This layout was fought over twice and seemed to fit the bill. An isolated finca surrounded by orchards and vegetable fields. As a game it worked less well as the fields hampered movement except for the lights and guerillas who had the scouts trait. This meant that most forces moved up and down the road. The hedge system also made it difficult for the wagon to move off road, either to avoid a Spanish block or for the Spaniards to capture it and drive the wagon away and off the road.
Trying for a more open set up here with lanes allowing the wagon to more easily get off road and reach the opposite board edge. The attacker has entry points on 2 board edges. Here the wagon finds the main road blocked and turns onto the side track (not benefiting from the road movement bonus) towards the edge furthest from the Spanish entry points.
The only unit that can catch the wagon are the lancers who bravely self destruct on it as it turns and heads for the exit board edge. A re-run of the game saw a similar result with few casualties and the wagon making its way off board, well ahead of its own escorts.
The problem is the relative speed of the wagon. It moves when a clock card is drawn; 8″ on road and 6″ off. There will always be 3 clock cards in a turn so except for terrain effects it will move 24″ or 18″ unless the path to the board edge is blocked. An infantry unit would draw 4 cards in a turn at best. Probably less due to shuffling and maybe more from activating through command points. 4 moves of 6″ with the road bonus would give 24″. A more likely case would be without the road or even with a terrain penalty as units chase the wagon through rough terrain. In the gunpowder scenario shooting at the wagon has the risk of it blowing up so the game becomes one of position with the ambusher trying to get units into blocking positions. The chance of additionally winning a melee and escorting the wagon away is low.
Having got the table and troops out here is a go at the first skirmish scenario from the main Muskets & Tomahawks rule book. The only force change is to ditch the guerilla leader and 1 of his men in favour of 4 more regulars and deploying the 16 Spanish regulars as 2 units of 8. The guerillas are skirmish troops, tending to run back rather than rout when failing morale. This is easily reversed so they do not get a great benefit from their leader. The ‘forward boys’ card is unlikely to come up before every shuffle making the leader less use than 3 more boots on the ground. Also a unit of 12 is a poor size as it needs 1 more command point to shift than a unit of 11. 8 is a good sized unit for line although it loses the juicy close order bonus when reduced to 5.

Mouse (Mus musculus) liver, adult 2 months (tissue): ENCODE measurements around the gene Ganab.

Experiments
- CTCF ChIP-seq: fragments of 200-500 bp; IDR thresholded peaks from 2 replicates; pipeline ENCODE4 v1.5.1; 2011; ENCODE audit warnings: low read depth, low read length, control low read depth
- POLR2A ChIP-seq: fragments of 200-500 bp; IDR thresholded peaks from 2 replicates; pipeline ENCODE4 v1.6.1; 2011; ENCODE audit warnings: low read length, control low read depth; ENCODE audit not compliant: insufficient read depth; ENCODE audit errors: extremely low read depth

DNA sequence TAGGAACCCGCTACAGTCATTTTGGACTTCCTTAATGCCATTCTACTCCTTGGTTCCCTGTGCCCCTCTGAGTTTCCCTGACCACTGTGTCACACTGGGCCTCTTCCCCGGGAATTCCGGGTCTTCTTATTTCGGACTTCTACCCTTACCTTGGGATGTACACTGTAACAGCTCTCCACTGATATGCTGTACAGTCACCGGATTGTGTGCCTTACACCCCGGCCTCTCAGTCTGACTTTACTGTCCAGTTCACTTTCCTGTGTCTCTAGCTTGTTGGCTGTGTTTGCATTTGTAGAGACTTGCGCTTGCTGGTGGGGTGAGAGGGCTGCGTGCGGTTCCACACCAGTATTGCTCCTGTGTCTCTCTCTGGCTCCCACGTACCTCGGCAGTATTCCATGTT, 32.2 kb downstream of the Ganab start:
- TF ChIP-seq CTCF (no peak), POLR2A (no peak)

The troops deploy around their entry points. It is not clear exactly what this entails but they have been placed close enough but not overlapping. The sheep and cows are objectives. To win a side must control 2 out of 3 on a deck shuffle.
The Spanish lancers gallop forwards; soon to fall back under French fire.
The Spanish keep up the volley fire. There is another firefight between the guerilla and voltigeur units.
The Spanish line manages to turn and hose down the 2nd unit of French line. Note that there is another unit of Spanish line behind the first trying to nudge their way round and avoiding the path of the volley fire. The Spanish guerillas now control 2 objectives and win the game.
The message here is that even rubbish infantry can do well with volley fire if they have the close order trait and have a touch of luck with the dice. The lancers were consistently rubbish although they do look good, the unicorns might not be historic. They would have done better had they remembered that they had pistols as well as lances. The Flintloque figures as a whole looked OK. After 20+ years an order has gone off to Alternative Armies and they will be treated to another 12 new Elf models to buff up the Spanish army. These could run as guerillas or militia or even pad out the regulars considering the Spanish supply system and these being fantasy Napoleonics.